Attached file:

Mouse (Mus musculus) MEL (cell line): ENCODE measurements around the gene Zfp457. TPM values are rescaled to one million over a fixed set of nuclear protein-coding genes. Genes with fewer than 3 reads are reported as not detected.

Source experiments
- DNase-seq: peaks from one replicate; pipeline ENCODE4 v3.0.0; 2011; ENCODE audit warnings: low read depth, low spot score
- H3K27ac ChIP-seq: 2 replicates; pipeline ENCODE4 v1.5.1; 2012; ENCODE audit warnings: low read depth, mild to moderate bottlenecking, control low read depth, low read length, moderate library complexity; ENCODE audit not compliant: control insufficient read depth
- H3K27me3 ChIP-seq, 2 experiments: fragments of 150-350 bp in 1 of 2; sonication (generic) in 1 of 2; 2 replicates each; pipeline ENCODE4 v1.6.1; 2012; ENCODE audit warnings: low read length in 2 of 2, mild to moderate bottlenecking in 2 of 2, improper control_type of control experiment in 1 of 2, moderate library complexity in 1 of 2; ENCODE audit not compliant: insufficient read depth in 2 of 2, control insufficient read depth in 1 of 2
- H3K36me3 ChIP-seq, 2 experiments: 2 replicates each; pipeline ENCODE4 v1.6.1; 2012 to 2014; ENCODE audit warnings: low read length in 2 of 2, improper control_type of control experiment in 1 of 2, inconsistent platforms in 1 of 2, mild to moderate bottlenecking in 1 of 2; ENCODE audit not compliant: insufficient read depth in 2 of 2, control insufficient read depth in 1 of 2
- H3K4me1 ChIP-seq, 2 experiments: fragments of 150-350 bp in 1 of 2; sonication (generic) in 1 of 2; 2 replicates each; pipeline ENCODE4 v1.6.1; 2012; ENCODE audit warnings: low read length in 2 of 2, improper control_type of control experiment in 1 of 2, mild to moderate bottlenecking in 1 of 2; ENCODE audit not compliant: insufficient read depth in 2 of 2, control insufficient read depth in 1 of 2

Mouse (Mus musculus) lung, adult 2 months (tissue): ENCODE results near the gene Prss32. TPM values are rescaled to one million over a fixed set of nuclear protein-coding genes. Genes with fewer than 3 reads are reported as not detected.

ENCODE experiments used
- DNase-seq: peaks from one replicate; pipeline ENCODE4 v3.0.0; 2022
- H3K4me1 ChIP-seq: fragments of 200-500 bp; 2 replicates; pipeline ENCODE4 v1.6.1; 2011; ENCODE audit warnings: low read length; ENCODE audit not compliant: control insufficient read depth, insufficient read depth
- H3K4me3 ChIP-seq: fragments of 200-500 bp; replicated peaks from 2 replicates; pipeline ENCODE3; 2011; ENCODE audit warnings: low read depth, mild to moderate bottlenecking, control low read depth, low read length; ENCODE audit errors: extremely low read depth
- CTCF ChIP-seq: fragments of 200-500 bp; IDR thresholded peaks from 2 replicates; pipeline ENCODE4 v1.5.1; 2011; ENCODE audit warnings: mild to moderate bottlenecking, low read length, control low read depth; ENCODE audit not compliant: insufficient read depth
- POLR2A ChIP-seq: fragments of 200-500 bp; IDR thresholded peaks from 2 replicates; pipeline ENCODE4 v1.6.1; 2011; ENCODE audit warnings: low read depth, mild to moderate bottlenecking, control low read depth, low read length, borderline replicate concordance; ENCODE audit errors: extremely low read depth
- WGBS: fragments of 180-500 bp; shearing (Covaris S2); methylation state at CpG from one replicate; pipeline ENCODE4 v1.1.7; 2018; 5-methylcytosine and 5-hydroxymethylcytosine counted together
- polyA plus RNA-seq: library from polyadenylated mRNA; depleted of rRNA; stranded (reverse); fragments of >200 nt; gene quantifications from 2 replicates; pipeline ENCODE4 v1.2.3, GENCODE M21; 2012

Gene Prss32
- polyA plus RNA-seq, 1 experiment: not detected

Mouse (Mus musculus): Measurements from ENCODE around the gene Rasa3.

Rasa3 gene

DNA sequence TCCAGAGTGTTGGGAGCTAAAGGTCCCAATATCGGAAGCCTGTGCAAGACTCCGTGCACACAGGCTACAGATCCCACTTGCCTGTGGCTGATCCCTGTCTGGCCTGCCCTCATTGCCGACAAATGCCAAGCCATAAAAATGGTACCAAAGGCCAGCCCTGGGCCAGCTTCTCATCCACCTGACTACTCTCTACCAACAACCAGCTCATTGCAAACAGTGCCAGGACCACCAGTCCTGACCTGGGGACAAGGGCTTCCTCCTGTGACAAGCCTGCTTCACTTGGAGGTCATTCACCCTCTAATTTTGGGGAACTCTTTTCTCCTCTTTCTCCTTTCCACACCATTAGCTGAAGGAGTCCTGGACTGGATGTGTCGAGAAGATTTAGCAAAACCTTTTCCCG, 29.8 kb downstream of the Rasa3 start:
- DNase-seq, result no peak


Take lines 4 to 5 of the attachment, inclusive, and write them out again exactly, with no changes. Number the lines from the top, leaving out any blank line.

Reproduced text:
- H3K27ac ChIP-seq: 2 replicates; pipeline ENCODE4 v1.5.1; 2012; ENCODE audit warnings: low read depth, mild to moderate bottlenecking, control low read depth, low read length, moderate library complexity; ENCODE audit not compliant: control insufficient read depth
- H3K27me3 ChIP-seq, 2 experiments: fragments of 150-350 bp in 1 of 2; sonication (generic) in 1 of 2; 2 replicates each; pipeline ENCODE4 v1.6.1; 2012; ENCODE audit warnings: low read length in 2 of 2, mild to moderate bottlenecking in 2 of 2, improper control_type of control experiment in 1 of 2, moderate library complexity in 1 of 2; ENCODE audit not compliant: insufficient read depth in 2 of 2, control insufficient read depth in 1 of 2